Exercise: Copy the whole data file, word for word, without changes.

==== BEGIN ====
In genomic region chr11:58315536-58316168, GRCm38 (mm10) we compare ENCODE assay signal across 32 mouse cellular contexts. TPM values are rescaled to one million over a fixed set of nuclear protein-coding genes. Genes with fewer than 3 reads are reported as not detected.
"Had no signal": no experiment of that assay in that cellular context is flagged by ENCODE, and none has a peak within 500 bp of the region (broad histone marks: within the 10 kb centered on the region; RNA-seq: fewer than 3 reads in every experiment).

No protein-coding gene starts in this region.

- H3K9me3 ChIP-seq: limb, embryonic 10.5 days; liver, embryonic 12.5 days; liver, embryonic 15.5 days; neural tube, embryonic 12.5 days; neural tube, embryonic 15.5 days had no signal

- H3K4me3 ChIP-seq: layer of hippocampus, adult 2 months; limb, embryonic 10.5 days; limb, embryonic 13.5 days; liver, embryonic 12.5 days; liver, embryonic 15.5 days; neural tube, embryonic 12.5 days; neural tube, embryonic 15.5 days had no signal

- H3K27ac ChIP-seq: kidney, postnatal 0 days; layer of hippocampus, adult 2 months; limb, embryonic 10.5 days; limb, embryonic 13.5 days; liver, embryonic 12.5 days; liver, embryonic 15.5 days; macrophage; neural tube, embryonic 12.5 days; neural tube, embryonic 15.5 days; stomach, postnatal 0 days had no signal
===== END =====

In genomic region chr11:58315536-58316168, GRCm38 (mm10) we compare ENCODE assay signal across 32 mouse cellular contexts. TPM values are rescaled to one million over a fixed set of nuclear protein-coding genes. Genes with fewer than 3 reads are reported as not detected.
"Had no signal": no experiment of that assay in that cellular context is flagged by ENCODE, and none has a peak within 500 bp of the region (broad histone marks: within the 10 kb centered on the region; RNA-seq: fewer than 3 reads in every experiment).

No protein-coding gene starts in this region.

- H3K9me3 ChIP-seq: limb, embryonic 10.5 days; liver, embryonic 12.5 days; liver, embryonic 15.5 days; neural tube, embryonic 12.5 days; neural tube, embryonic 15.5 days had no signal

- H3K4me3 ChIP-seq: layer of hippocampus, adult 2 months; limb, embryonic 10.5 days; limb, embryonic 13.5 days; liver, embryonic 12.5 days; liver, embryonic 15.5 days; neural tube, embryonic 12.5 days; neural tube, embryonic 15.5 days had no signal

- H3K27ac ChIP-seq: kidney, postnatal 0 days; layer of hippocampus, adult 2 months; limb, embryonic 10.5 days; limb, embryonic 13.5 days; liver, embryonic 12.5 days; liver, embryonic 15.5 days; macrophage; neural tube, embryonic 12.5 days; neural tube, embryonic 15.5 days; stomach, postnatal 0 days had no signal